Improvements to the National Vital Statistics System
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Improvements to the National Vital Statistics System

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  • Description:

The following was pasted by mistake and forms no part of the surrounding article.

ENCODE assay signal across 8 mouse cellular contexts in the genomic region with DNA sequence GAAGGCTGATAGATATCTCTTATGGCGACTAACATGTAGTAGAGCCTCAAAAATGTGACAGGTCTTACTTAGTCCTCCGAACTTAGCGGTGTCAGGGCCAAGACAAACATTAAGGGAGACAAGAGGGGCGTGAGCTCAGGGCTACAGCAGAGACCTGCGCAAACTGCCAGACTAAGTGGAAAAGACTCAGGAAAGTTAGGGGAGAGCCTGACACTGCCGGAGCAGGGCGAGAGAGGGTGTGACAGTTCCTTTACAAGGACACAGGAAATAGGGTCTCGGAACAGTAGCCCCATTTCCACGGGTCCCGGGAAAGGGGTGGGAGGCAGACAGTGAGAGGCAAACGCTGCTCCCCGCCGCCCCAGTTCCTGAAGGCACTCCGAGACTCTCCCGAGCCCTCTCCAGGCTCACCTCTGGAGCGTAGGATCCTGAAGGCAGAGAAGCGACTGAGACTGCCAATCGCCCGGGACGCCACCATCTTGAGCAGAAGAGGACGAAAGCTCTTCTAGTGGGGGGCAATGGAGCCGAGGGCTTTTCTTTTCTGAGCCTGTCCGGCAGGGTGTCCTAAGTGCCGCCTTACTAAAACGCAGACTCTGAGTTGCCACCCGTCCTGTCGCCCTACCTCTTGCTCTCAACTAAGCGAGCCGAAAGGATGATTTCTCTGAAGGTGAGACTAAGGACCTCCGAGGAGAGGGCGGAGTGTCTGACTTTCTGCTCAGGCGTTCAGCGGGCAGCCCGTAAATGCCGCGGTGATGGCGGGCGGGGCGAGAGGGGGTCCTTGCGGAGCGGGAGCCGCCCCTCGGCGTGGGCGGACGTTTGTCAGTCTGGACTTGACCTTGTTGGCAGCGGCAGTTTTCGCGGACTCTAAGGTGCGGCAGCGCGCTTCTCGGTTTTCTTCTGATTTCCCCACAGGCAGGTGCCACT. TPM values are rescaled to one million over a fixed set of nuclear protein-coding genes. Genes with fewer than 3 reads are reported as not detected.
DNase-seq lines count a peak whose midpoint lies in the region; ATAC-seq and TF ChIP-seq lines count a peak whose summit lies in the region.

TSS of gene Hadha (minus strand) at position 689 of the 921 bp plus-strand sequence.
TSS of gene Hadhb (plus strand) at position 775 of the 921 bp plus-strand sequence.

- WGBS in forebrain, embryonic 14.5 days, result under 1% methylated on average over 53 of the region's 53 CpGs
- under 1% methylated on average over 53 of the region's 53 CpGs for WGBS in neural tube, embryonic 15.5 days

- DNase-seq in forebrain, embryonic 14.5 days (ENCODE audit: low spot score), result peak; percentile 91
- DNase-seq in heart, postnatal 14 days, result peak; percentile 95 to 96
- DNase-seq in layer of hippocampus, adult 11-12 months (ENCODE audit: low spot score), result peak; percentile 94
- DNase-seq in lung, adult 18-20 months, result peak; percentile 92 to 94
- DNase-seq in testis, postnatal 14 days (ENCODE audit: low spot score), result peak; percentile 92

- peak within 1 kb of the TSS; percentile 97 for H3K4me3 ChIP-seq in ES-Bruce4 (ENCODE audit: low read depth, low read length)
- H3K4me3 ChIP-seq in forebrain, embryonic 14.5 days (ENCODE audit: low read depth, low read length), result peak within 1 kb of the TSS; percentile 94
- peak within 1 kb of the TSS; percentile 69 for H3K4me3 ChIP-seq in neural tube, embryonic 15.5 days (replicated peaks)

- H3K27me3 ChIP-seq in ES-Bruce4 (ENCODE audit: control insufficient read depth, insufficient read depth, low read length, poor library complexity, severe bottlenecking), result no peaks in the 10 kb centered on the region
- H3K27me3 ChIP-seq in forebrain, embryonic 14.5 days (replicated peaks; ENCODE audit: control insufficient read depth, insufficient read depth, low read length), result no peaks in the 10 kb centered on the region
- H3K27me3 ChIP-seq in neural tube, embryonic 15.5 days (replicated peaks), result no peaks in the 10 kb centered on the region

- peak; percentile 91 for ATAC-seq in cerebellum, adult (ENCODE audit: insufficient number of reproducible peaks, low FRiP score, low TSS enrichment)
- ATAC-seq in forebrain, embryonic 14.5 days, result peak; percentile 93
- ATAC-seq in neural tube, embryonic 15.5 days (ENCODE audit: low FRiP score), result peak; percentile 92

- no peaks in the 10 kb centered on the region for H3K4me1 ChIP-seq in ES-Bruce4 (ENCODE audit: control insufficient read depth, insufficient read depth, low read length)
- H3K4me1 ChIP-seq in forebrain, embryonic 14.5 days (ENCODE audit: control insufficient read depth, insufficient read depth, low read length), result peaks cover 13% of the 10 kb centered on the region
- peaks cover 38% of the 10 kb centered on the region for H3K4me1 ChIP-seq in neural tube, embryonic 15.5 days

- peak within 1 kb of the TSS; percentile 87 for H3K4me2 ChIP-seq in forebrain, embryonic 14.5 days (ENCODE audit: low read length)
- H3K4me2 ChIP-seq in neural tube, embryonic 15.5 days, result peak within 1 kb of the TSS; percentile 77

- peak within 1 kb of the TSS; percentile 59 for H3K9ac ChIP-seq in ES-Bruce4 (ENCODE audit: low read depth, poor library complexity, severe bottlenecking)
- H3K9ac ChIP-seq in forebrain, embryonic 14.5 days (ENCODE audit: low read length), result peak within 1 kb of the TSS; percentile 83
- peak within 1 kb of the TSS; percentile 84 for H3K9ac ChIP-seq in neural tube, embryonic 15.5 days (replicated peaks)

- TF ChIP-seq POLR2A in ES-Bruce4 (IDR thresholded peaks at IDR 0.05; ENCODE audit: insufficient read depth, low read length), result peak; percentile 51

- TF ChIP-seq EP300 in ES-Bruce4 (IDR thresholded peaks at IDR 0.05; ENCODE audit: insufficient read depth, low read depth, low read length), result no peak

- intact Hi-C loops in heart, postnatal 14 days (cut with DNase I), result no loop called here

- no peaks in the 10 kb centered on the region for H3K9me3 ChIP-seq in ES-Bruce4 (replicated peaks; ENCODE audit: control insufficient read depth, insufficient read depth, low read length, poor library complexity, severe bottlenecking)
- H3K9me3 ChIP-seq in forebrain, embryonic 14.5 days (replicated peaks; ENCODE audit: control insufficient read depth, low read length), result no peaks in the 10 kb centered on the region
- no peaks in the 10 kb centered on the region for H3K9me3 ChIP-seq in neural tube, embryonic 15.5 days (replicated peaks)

The National Center for Health Statistics (NCHS) is the nation’s principal health statistics agency, providing data to identify and address health issues. NCHS compiles statistical information to help guide public health and health policy decisions. Collaborating with other public and private health partners, NCHS employs a variety of data collection mechanisms, including the National Vital Statistics System, to obtain accurate information from multiple sources. This process provides a broad perspective to help us understand the population’s health, influences on health, and health outcomes. The National Vital Statistics System (NVSS) provides the nation’s official vital statistics based on the collection and registration of birth and death events at the state and local level. This system contains information on all births and deaths in the United States and provides the most complete and continuous data available to public health officials at the national, state and local levels, and in the private sector. Examples from the NVSS include teen births and birth rates; preterm birth and infant mortality rates; leading causes of death; and life expectancy. Vital statistics have diverse uses - they serve as a base for public health, social service, and economic planning and program development and are used to track progress toward health goals. Each year, the NVSS collects information on 6.5 million birth, death and fetal death events occurring in the 57 U.S. vital registration areas (50 states, New York City, District of Columbia, and five U.S. territories). NCHS also works with each vital registration area and the National Association for Public Health Statistics and Information Systems (NAPHSIS) - representing state vital statistics’ offices - to collect vital registration data and to improve timeliness and data quality. Efforts to improve vital records are ongoing - they involve NCHS support of states in implementing electronic birth and death registration systems and completing the implementation of the 2003 revised standard certificates in all jurisdictions. Electronic birth and death records will improve timeliness of data, allow for transfer of data between states, and integrate vital statistics with public health surveillance systems. As of 2013, NCHS completed the funding of remaining states seeking assistance for development and/or implementation of a web-based electronic birth registration system (EBRS). Similar progress has not been made with electronic death registration systems (EDRS). As of 2013, 37 of the 57 vital registration areas have an operating EDRS, although most of these systems are not operating statewide and most data providers (physicians, funeral homes) are not using them to enter the death information.
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